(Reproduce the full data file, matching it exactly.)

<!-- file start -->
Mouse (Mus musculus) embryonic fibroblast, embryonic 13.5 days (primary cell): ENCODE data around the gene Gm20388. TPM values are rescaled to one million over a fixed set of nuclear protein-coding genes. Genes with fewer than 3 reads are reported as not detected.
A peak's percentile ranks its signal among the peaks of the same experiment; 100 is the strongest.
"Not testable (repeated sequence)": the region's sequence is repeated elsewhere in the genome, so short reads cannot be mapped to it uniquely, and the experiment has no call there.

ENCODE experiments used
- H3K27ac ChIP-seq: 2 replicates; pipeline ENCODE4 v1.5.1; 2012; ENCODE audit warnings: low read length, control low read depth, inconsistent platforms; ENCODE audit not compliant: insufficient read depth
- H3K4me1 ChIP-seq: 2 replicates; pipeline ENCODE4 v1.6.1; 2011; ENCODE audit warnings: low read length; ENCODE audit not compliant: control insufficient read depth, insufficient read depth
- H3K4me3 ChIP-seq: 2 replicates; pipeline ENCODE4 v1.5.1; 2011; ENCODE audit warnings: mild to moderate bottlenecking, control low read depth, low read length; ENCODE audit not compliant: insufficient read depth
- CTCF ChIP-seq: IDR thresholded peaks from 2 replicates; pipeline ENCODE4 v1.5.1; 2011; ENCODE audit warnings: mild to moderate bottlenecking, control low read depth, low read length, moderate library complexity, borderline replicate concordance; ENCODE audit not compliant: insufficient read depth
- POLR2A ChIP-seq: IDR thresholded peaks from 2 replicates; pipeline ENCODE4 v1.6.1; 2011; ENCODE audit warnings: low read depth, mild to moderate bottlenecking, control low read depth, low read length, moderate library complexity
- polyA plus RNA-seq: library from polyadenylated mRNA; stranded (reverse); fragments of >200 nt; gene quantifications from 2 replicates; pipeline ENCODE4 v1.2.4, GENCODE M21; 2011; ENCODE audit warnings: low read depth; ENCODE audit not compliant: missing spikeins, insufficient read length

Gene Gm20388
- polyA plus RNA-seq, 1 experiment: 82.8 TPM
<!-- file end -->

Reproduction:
Mouse (Mus musculus) embryonic fibroblast, embryonic 13.5 days (primary cell): ENCODE data around the gene Gm20388. TPM values are rescaled to one million over a fixed set of nuclear protein-coding genes. Genes with fewer than 3 reads are reported as not detected.
A peak's percentile ranks its signal among the peaks of the same experiment; 100 is the strongest.
"Not testable (repeated sequence)": the region's sequence is repeated elsewhere in the genome, so short reads cannot be mapped to it uniquely, and the experiment has no call there.

ENCODE experiments used
- H3K27ac ChIP-seq: 2 replicates; pipeline ENCODE4 v1.5.1; 2012; ENCODE audit warnings: low read length, control low read depth, inconsistent platforms; ENCODE audit not compliant: insufficient read depth
- H3K4me1 ChIP-seq: 2 replicates; pipeline ENCODE4 v1.6.1; 2011; ENCODE audit warnings: low read length; ENCODE audit not compliant: control insufficient read depth, insufficient read depth
- H3K4me3 ChIP-seq: 2 replicates; pipeline ENCODE4 v1.5.1; 2011; ENCODE audit warnings: mild to moderate bottlenecking, control low read depth, low read length; ENCODE audit not compliant: insufficient read depth
- CTCF ChIP-seq: IDR thresholded peaks from 2 replicates; pipeline ENCODE4 v1.5.1; 2011; ENCODE audit warnings: mild to moderate bottlenecking, control low read depth, low read length, moderate library complexity, borderline replicate concordance; ENCODE audit not compliant: insufficient read depth
- POLR2A ChIP-seq: IDR thresholded peaks from 2 replicates; pipeline ENCODE4 v1.6.1; 2011; ENCODE audit warnings: low read depth, mild to moderate bottlenecking, control low read depth, low read length, moderate library complexity
- polyA plus RNA-seq: library from polyadenylated mRNA; stranded (reverse); fragments of >200 nt; gene quantifications from 2 replicates; pipeline ENCODE4 v1.2.4, GENCODE M21; 2011; ENCODE audit warnings: low read depth; ENCODE audit not compliant: missing spikeins, insufficient read length

Gene Gm20388
- polyA plus RNA-seq, 1 experiment: 82.8 TPM